Sunday, 31 January 2010

Something New Coming Up

This year I have decided to start bringing in some Guest Bloggers on here. It's not going to be a regular scheduled event. No doubt those of you who have been following this blog have figured out that things happen here on whim, rather than schedules. For this first post, I wanted to have a guest blogger that I know - in the cyberspace sense of course. He is a funny, quirky fellow Englander, and on a personal note, one of the very first acquaintance I made when I found this big wide world of writers. He is also one of the first followers of this blog. I am pleased to announce that my very first guest blooger is going to be Adam Slade. Adam's first book, a fantasy novella, is coming out in May 2010. He is going to share with us somethings about his professional editing experience and tell us about his book. Adam also writes science-fiction and detective short stories. Whether or not you read these genres, I am sure you will get something out of his post. Adam's post will be up on February 15th. So don't forget to visit.

Friday, 29 January 2010

Imperfect beginning? Don't let that stop you from moving on...

I started revising my NaNo novel. At first I was quite frustrated because I know the beginning needs to change, but I don't know how. I wrote beginning of this novel for a script assignment, and for the script, it was perfect. Obviously my tutor agreed, because she gave me an A. But for a novel, it's not suitable. It plunges straight into action. Yes, I know action is all good, but there is such a thing as too much action. My character has plunged into action before the readers have time to know him a little, or even empathise with him. I don't intend to change the beginning much, but just need to show more depth in MC. So it was immensely frustrating, and I felt that if I had to keep looking at it, I would soon get fed up of the whole revision thing. So I decided to start my revisions from the second scene. Yup, first scene can wait until inspiration strikes or until I am done with this first round of revisions for the rest. Because I know that essential elements of that first scene are not going to change, it doesn't matter if I revise everything else first. There will always be parts that are difficult, or things that we have particular issues with, but I think instead of getting stuck on that, leave that and move on to what you can do. It's all about psychology. If you move on, you have one scene that needs a lot of work. If you don't, you have a whole novel that needs a lot of work. And it's not going to edit itself. Trust me. I finally got tired of waiting for that miracle.

Wednesday, 27 January 2010

Circled Back to Multiple Third Person POV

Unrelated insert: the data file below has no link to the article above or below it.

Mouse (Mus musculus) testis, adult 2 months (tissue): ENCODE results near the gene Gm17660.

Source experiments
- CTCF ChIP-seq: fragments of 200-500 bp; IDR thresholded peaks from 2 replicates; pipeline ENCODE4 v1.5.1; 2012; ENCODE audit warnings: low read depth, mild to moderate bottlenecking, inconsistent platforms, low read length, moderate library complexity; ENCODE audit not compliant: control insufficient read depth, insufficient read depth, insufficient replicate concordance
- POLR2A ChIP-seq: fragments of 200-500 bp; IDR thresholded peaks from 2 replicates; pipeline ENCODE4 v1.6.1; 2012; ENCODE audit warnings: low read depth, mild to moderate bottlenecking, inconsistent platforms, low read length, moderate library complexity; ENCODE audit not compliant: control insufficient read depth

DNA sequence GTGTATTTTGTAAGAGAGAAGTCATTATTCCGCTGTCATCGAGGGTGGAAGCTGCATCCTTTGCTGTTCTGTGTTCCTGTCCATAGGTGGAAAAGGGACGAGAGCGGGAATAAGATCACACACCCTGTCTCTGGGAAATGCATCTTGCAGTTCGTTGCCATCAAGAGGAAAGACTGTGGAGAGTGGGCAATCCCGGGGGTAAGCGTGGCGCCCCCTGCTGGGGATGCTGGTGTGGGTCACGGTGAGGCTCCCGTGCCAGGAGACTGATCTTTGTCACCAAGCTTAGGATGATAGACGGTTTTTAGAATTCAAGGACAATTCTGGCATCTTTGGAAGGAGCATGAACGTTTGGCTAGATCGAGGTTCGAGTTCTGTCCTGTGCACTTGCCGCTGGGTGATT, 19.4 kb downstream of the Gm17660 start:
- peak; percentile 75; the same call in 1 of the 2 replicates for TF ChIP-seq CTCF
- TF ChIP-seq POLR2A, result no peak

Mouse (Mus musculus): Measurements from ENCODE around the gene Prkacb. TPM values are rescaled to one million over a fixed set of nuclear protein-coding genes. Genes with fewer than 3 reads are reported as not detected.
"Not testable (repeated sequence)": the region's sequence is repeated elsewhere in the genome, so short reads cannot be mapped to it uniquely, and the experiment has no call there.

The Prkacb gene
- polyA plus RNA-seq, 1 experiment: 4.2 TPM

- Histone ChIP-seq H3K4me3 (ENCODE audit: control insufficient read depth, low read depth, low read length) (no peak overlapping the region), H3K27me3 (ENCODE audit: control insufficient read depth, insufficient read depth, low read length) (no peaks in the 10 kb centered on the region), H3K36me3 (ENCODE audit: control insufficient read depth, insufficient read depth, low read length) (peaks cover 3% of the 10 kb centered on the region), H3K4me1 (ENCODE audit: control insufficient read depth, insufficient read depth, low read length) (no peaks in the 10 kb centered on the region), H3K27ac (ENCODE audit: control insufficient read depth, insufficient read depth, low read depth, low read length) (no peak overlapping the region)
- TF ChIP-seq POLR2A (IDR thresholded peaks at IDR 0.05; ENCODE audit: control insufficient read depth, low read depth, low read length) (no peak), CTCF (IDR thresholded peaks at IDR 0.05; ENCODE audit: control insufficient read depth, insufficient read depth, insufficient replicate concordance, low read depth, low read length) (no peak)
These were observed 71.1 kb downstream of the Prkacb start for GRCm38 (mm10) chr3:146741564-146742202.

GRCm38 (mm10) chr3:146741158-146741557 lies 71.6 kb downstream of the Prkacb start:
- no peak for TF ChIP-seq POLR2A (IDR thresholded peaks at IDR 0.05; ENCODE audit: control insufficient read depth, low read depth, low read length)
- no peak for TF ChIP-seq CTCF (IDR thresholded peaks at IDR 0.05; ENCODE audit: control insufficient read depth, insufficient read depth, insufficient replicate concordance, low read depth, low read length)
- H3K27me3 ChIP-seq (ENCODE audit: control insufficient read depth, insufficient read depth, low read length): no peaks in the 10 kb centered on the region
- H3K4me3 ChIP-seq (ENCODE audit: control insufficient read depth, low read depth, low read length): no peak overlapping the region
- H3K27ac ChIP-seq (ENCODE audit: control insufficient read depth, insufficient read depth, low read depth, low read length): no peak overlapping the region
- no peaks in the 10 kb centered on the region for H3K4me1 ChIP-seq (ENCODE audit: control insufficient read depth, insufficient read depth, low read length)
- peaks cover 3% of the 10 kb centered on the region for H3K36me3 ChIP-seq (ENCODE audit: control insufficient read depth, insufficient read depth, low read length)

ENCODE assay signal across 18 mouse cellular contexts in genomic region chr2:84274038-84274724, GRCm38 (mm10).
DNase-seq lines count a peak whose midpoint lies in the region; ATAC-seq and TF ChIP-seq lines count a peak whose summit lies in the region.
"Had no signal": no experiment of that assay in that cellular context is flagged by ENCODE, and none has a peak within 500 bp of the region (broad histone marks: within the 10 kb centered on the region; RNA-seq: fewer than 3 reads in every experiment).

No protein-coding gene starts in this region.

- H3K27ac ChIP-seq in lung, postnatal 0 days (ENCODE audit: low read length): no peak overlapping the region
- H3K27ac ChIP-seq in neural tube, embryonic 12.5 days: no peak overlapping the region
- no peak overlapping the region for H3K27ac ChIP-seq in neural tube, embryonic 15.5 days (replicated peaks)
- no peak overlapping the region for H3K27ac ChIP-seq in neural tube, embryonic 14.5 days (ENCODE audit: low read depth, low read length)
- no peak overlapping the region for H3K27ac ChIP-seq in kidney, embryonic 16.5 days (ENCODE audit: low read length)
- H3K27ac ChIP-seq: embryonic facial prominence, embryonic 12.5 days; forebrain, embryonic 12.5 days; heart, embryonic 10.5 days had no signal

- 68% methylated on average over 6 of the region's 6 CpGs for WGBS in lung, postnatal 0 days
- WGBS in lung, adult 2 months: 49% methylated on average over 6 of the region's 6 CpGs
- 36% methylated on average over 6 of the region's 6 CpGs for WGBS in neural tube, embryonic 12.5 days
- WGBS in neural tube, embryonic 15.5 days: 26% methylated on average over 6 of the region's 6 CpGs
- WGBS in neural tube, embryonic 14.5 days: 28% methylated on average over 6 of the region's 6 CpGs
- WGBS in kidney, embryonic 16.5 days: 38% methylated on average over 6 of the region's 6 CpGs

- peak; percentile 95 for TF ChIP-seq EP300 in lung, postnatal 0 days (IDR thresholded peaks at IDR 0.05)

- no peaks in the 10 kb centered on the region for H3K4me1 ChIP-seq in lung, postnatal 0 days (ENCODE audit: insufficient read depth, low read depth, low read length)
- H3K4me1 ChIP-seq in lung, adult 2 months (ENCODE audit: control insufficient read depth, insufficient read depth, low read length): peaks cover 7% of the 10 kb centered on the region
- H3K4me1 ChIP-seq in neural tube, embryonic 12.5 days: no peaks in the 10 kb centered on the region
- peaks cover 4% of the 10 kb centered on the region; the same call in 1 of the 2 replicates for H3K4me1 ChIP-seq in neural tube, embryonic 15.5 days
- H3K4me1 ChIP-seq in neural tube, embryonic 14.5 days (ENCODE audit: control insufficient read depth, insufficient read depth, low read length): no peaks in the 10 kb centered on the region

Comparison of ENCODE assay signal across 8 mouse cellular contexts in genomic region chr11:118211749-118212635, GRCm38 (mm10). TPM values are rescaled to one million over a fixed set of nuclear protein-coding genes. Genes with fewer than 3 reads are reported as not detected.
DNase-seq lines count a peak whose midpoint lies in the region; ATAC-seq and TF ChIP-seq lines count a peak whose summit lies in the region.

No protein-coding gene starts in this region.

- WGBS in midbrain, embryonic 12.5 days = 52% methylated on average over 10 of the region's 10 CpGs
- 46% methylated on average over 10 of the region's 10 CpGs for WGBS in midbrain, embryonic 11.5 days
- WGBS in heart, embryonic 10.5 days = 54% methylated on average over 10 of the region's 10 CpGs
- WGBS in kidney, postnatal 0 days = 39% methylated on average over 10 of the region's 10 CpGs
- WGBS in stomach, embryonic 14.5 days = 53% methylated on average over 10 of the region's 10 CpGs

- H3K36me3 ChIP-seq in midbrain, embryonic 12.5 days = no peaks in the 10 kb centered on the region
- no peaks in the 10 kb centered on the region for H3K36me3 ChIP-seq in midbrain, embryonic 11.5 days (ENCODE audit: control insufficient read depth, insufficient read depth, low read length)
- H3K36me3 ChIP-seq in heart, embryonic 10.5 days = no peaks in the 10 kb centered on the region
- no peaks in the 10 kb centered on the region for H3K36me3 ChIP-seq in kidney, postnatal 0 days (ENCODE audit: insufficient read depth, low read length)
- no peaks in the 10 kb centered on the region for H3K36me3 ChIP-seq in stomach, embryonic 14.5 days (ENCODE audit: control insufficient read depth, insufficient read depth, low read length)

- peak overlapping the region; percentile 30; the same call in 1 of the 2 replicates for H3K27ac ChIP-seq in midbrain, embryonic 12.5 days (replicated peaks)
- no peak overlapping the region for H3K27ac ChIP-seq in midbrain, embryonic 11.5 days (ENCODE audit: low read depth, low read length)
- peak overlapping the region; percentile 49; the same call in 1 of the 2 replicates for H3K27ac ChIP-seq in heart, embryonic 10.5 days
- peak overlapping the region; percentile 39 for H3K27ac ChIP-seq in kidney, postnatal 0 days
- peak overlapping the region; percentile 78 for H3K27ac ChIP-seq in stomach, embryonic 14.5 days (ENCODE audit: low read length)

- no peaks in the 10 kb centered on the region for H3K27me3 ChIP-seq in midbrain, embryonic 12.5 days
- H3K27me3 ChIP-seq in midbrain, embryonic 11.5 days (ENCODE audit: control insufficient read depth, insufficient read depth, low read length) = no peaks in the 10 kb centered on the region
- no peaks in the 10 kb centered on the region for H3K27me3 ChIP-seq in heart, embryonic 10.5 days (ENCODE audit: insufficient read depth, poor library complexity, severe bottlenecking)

You might remember my raving about possibly changing POV for my NaNo novel, from multiple third person into first person. After my first read-through, I was almost convinced that the first person was the way to go. I thought it would make the reader connect more to the MC. I knew it wasn’t the only way, because after all, there are plenty of amazing third person books out there where I connect with the MC very strongly. Another reason was that the protagonist is strong enough to carry it off, and also – perhaps most importantly – I feel first person comes more easily to me than the third person. This is quite strange because I started writing in third-person, and a major part of what I have written is in third person. Yet, I am quite sure that my first person stories definitely are better written. So I did an experiment. I wrote the beginning of my NaNo novel into first person. And it worked. I knew the story could work in first person, and I was all geared up to re-write the whole thing. I started doing the new outline, as I would have to get rid of the scenes from other people’s POV and incorporate relevant information through the MC. However, as I was doing that new outline I began to have doubts about my choice, because some of the scenes I was looking at – the scenes from other characters’ POV where MC isn’t present, seemed to add richness to the story. Those scenes offer my story an alternative perspective. Now by this time, I was perfectly sure that this story – written by an accomplished author – could work in either first person or third person. But obviously, it was going to be harder for me not being very experienced at revisions and editing. I continued to work through the outline, and kept stressing over it. And then suddenly, it was clear. I came across a scene from non-MC POV; I realized his perspective makes the story that little bit deeper, and voila, problem solved. Multiple-third person was going to stay. As for my ability, well I was going to have to learn to do third-person well eventually, so might as well start now. It’s not that I can’t do third-person, but I was just going for an easier way which the first person offered me. Though I have come to a full circle, and spent a whole month doing it, I am glad I went through it. It’s been frustrating, and often I want to kick myself for wasting that time, but I know that it was worth it, because having tried both, I am more sure of my choice than I was before. I am happy now, instead of having to wonder two drafts later whether I made the right decision. Also, having gone through this next time I will be more careful making POV decision BEFORE I write, so lesson learned. Experience Gained. Now it’s just a little matter of turning the first draft into a pleasurable novel.